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The sprinkler controller is not such advanced technology that it should command more than a hundred bucks at retail. And yet it does. That’s in part because this market is so small that it has been able to resist significant price competition.
But now Wyze has arrived to shake things up, as it does in every product category it enters. In a market where most options hover around $150, the Wyze Sprinkler Controller hits the ground at a mere $50.
In order to keep costs down, Wyze’s devices tend to be simple affairs, and this controller is no exception to the rule. The fairly trim, oblong device offers eight zones, connecting to your valve wiring via simple spring clips, so no screwdriver is required to install the controller except for mounting it to the wall.
This review is part of TechHive’s coverage of the best smart sprinkler controllers, where you’ll find reviews of the competition’s offerings, plus a buyer’s guide to the features you should consider when shopping for this type of product.
A simple series of eight lights on the front illuminate to tell you which zone is actively running, and a set of four buttons to the right of the display can be used to run manual “quick runs.” You simply use the arrows to select a zone, and the other two buttons to start and stop the run.
The system sets up in Wyze’s do-everything app (I tested with final hardware but a beta version of the app, in advance of the January launch of the product) and connects to your network via 2.4GHz Wi-Fi (only). In my testing, installation went quickly and completed successfully without incident, and soon I was able to begin working with my zones in earnest.
Numerous options are available for configuring your zones, including fixed scheduling based on time and day of week and a “smart” scheduling system called Sprinkler Plus, which uses localized weather information to manage your watering. Sprinkler Plus is a subscription add-on that costs $10 per year, but three years of the service are currently included with the product. Note that weather-based skips can’t be activated without a Sprinkler Plus subscription, even if you’re using an otherwise fixed schedule. Scheduling can, however, be set based on sunrise and sunset times without a current subscription.
The biggest catch with the device is that Wyze doesn’t do a great job of holding your hand during setup. To start with, I wasn’t presented with a wizard to set up my zones but was instead just dropped into the interface, complete with a default schedule that was set to deliver 20 minutes of watering over a 2-hour, 20-minute period (pausing frequently for 30 minute “soak” sessions). It also wasn’t clear how often this schedule would run—the upcoming calendar was blank—but after the first night of watering concluded, another instance appeared in the calendar three days following the first run.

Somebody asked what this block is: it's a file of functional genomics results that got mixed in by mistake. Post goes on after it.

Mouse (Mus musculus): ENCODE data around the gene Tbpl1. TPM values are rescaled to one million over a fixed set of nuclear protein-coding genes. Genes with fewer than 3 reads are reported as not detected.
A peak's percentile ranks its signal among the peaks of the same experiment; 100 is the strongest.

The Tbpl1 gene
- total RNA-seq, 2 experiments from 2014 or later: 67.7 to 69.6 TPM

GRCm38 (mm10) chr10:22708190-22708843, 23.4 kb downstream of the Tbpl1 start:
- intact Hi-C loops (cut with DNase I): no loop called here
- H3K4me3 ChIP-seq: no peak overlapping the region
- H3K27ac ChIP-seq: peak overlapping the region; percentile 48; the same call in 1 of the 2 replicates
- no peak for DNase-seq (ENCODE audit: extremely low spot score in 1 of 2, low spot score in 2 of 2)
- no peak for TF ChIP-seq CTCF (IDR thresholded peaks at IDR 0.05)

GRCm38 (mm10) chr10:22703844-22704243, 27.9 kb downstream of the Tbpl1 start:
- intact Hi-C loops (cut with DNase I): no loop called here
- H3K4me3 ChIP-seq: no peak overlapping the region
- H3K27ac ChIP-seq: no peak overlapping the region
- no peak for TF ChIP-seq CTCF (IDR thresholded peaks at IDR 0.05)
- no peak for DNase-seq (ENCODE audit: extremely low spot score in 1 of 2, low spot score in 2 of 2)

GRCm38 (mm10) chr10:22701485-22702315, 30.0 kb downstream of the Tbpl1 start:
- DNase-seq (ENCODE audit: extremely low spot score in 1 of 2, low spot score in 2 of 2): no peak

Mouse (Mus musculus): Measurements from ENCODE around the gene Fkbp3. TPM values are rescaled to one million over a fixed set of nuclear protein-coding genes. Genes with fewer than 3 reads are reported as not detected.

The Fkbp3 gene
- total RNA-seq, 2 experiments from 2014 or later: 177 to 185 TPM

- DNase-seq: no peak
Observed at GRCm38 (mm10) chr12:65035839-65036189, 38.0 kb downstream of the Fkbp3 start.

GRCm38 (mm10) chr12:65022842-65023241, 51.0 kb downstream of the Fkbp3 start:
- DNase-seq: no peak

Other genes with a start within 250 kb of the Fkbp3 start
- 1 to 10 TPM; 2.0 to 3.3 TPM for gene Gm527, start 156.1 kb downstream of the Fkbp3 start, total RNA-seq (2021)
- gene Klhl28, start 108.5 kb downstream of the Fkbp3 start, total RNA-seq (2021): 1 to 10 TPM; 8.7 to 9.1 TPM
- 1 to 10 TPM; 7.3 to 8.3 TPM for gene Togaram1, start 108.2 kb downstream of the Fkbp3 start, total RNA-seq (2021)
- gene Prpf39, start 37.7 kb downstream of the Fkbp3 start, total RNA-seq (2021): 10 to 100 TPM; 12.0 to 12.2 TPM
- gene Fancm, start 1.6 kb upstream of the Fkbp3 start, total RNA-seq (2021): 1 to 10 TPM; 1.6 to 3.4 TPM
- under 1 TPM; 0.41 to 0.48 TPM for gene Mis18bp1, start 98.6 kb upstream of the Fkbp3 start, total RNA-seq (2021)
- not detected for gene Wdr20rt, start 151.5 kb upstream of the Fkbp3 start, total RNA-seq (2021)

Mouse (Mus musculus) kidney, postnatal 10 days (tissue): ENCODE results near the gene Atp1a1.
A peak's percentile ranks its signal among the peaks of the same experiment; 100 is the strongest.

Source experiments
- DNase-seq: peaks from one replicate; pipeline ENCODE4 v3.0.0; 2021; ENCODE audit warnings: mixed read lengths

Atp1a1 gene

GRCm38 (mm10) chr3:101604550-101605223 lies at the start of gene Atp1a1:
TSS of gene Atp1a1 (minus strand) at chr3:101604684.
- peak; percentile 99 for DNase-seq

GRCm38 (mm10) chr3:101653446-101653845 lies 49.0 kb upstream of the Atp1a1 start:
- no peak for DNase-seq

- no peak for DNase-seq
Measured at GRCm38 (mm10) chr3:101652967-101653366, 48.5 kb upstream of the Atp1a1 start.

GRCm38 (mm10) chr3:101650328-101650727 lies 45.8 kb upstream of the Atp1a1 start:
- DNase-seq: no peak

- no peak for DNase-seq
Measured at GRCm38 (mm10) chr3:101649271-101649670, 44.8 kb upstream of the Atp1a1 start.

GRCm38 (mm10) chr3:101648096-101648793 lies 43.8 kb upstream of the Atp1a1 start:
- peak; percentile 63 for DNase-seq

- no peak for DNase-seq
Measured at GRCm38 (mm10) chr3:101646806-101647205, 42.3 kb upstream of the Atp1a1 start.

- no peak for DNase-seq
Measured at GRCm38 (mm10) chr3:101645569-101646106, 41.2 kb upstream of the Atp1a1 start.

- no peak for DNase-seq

I tried deleting this schedule, tweaking some characteristics of my lawn, such as sun exposure, slope, and soil type, and was then presented with a new smart schedule of a 40-minute block of watering (which is definitely overkill for my yard). Again, there was no indication how often this would run, as if Wyze decides day by day based on its arcane estimate of soil moisture and that day’s weather conditions whether or not it is going to water your lawn. As well, you must set up a separate backup schedule that Wyze uses in the event that your internet connection is lost (for more than 2 weeks).
Ultimately, I turned off the confusing smart watering schedule—as I’ve done with every other sprinkler controller I’ve tested—and set a fixed schedule of 10 minutes each evening. The good news is that you can fine-tune whether this schedule runs based on rain levels recorded, temperature, or wind speed (provided you have a Sprinkler Plus subscription). You can also skip certain days of the week based on days of the week or even if the date is even or odd. Wyze also offers a solid, calendar-based log of your watering cycles, and it provides push notifications whenever a watering run begins and ends. (All told, the interface is suspiciously similar to Rachio’s, with only a few modest differences.)
It’s nothing fancy—Wyze products rarely are—and if you don’t mind the $10-per-year surcharge come 2024, it’s a capable way to cover the basics, without having to fork over the 100-plus bucks that other controllers command.